What Color is In?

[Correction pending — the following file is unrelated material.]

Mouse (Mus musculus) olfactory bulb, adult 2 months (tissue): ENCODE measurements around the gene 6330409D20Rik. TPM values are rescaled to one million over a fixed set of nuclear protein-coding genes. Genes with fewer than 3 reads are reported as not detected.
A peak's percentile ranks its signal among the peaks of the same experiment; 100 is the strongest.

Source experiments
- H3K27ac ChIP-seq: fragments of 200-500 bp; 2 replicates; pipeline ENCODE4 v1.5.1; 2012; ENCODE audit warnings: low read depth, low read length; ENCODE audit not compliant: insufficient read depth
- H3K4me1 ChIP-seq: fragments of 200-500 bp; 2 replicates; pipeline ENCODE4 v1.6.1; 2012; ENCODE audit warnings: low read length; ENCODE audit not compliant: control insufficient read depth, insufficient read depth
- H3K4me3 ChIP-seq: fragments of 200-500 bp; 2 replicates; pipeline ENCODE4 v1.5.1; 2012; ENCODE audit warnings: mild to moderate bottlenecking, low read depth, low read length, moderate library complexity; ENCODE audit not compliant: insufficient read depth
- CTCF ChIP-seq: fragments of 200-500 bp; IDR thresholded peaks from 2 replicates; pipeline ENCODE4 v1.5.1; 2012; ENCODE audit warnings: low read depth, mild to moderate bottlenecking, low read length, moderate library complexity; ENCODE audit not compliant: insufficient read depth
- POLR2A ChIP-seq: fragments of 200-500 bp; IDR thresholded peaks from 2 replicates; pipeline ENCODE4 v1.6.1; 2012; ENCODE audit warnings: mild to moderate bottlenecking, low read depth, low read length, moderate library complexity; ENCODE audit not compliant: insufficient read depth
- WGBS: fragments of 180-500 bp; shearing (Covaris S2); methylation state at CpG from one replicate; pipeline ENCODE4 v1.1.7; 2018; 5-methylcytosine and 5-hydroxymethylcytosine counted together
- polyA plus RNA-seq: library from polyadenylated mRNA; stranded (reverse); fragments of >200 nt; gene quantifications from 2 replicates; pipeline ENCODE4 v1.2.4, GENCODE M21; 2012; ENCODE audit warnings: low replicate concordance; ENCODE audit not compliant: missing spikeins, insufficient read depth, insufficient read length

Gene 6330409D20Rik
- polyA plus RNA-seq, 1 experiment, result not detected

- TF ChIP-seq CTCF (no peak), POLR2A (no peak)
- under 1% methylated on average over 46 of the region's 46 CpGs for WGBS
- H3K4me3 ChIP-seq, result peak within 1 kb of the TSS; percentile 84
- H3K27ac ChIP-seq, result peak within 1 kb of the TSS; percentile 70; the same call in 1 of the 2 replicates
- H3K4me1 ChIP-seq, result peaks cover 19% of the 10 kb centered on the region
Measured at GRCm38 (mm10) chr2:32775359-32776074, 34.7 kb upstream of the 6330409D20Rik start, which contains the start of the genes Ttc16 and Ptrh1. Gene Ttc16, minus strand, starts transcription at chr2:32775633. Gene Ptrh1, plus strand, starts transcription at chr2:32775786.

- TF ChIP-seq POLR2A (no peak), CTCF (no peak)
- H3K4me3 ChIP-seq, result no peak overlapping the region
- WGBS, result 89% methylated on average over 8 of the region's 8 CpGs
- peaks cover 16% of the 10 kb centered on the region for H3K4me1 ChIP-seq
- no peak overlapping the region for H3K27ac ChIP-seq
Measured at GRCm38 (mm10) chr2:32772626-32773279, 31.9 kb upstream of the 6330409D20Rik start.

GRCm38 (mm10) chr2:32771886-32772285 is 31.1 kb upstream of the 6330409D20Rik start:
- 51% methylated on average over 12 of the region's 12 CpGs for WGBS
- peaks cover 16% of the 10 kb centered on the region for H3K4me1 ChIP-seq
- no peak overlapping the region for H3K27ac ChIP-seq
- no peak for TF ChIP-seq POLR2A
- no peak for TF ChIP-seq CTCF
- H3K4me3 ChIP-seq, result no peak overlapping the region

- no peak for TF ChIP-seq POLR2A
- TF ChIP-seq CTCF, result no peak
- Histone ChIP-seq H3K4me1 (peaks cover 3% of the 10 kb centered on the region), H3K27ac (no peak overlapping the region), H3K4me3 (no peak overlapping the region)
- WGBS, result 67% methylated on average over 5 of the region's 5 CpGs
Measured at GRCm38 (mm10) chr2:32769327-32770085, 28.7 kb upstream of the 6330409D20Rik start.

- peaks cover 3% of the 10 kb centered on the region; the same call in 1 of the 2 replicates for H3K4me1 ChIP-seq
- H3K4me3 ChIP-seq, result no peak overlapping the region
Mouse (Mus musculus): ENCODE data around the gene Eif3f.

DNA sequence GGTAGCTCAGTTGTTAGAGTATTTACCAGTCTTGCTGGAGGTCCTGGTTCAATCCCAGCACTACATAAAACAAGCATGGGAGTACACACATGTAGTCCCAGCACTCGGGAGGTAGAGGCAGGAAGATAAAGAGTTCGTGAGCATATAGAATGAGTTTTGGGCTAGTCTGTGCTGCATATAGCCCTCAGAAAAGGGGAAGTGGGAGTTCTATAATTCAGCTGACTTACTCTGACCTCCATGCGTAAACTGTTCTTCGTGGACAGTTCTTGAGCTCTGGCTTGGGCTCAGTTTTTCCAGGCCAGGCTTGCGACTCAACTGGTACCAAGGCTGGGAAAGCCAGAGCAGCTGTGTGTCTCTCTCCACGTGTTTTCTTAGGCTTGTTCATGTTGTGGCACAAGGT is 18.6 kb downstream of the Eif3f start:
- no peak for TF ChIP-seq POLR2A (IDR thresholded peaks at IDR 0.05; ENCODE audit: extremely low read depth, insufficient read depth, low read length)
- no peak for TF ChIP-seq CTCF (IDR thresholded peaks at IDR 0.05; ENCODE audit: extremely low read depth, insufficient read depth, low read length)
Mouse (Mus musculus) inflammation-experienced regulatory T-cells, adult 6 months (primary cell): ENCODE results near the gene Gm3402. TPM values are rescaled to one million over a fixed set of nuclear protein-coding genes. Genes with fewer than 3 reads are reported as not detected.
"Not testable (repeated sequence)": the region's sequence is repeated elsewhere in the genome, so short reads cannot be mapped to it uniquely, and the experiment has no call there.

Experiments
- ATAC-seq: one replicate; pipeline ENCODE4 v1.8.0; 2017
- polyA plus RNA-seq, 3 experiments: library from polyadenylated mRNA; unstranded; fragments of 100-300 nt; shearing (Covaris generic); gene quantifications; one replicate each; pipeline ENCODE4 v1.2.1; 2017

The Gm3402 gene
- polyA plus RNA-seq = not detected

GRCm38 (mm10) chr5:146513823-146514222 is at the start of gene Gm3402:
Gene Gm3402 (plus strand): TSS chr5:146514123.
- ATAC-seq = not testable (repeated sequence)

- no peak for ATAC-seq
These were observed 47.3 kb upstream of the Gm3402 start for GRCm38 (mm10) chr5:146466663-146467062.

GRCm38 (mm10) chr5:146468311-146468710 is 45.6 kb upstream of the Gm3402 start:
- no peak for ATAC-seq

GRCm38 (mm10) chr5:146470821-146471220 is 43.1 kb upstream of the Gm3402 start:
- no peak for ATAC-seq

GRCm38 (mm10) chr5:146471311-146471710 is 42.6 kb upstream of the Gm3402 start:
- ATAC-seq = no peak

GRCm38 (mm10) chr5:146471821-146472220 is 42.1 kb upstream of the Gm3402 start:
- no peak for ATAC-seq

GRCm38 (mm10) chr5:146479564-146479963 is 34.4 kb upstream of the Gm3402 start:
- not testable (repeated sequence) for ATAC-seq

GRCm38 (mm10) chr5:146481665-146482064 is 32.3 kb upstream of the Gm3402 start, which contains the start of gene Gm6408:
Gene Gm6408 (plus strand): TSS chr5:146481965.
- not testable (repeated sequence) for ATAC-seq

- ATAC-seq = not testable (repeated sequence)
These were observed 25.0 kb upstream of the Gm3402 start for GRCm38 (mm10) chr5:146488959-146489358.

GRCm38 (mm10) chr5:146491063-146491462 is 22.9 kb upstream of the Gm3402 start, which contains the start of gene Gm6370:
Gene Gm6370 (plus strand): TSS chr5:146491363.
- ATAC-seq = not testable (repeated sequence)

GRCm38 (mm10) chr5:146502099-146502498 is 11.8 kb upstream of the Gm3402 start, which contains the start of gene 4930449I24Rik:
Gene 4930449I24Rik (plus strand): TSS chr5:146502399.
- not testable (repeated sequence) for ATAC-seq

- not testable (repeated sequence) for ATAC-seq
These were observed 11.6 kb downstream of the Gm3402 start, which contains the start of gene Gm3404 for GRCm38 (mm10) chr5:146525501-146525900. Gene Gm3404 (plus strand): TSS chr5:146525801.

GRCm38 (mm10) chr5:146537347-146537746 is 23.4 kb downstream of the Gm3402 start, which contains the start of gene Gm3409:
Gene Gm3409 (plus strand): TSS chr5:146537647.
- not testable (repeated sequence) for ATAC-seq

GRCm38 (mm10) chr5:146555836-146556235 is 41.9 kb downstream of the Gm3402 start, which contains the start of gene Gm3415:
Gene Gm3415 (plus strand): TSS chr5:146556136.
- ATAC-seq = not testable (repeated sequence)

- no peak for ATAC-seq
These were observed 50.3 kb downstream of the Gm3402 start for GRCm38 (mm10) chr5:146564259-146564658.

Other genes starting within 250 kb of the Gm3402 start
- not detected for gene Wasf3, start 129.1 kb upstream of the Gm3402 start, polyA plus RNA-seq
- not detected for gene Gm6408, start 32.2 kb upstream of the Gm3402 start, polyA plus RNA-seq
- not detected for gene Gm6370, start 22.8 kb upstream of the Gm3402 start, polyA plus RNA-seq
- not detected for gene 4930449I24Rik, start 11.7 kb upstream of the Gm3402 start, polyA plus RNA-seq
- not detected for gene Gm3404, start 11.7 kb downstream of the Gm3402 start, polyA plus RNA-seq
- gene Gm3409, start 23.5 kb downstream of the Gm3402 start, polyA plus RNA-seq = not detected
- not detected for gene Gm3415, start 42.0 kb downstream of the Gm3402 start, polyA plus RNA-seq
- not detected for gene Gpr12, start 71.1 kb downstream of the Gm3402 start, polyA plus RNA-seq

Homeowners today have a mind-boggling variety of color choices for their home, and the options just keep getting more and more colorful. Last week alone, “global color authority” Pantone, a company that develops and markets color solutions for corporations, introduced 210 new shades, bringing the total number in its portfolio to 2,310. The expanded selection includes several new tones of orange, blue, and pink—which, according to hue mavens, are the colors that will be trending most in coming months. But let’s take a step back. The undisputed, all-time favorite color of interior house paint remains white—and the runners-up are shades of not-quite white. “The top-selling colors are always going to be the neutrals: taupes, driftwood grays, and all variations of white,” says Erika Woelfel, Behr Paints’ vice president of color marketing. “There are also certain colors that people use as a kind of standard—certain red colors for the kitchen and historical, classic colors like stone blues.” Sue Kim, color strategist at the paint supplier Valspar, agrees, but notes that the definition of “classic” has expanded. “The tried-and-true beige colors are still popular, but homeowners are ready to make the transition to different but still versatile grays, especially with warm undertones,” Kim says. Outside the more neutral palette, though, color preferences tend to come in three- to five-year cycles—influenced by fashion trends, the economy, and technology. In the 1920s, thanks to the influence of art deco and Coco Chanel, lacquered black, mauve, stainless steel, and dusty turquoise were all the rage. The Great Depression of the ’30s brought in pearly, light colors such as barely-there yellow and baby blue. In the 1940s, the wartime effort—and wartime shortages—meant that olives, khakis, and drab neutrals trumped brighter colors. A similar trend happened, Woelfel notes, in the years right after 9/11. Right now, the range of popular colors includes warmer grays, golden yellows, hot pink, and indigo and baby blue. “We’re seeing things happen with gray, where it’s becoming warmer, almost a bridge color between gray and brown,” Woelfel says. Purple, blue-green, and turquoise are trending down, Woelfel adds, but the time may have come for long-overlooked orange. “It has a huge range, particularly as an accent color.” Even with the flurry of new or refashioned shades, many homeowners are reluctant to incorporate bold colors into their homes, Kim says. “The strong colors are always put to the side because of what we see as color anxiety,” she says. “But there are more bold shades that are easy to bring into the home—a denim-inspired color, say, or a rich copper can better bring out the details of a home.” So what’s up next? Look to the more distant past—in addition to the shorter cycles of popularity, there are also 20-year cycles fueled by nostalgia. Just as there’s been a recent embrace of all things from the ’90s on television, in house painting, colors popular from 1990 to 1995 are on the rise. “We’ve been seeing silver tones like chrome and stainless steel for years,” Woelfel says. “Now we’re seeing brushed golds.” If the cycle holds true, look for the bright gel colors of the early 2000s to start gaining steam soon. Or you could always go with eggshell. That never goes out of style.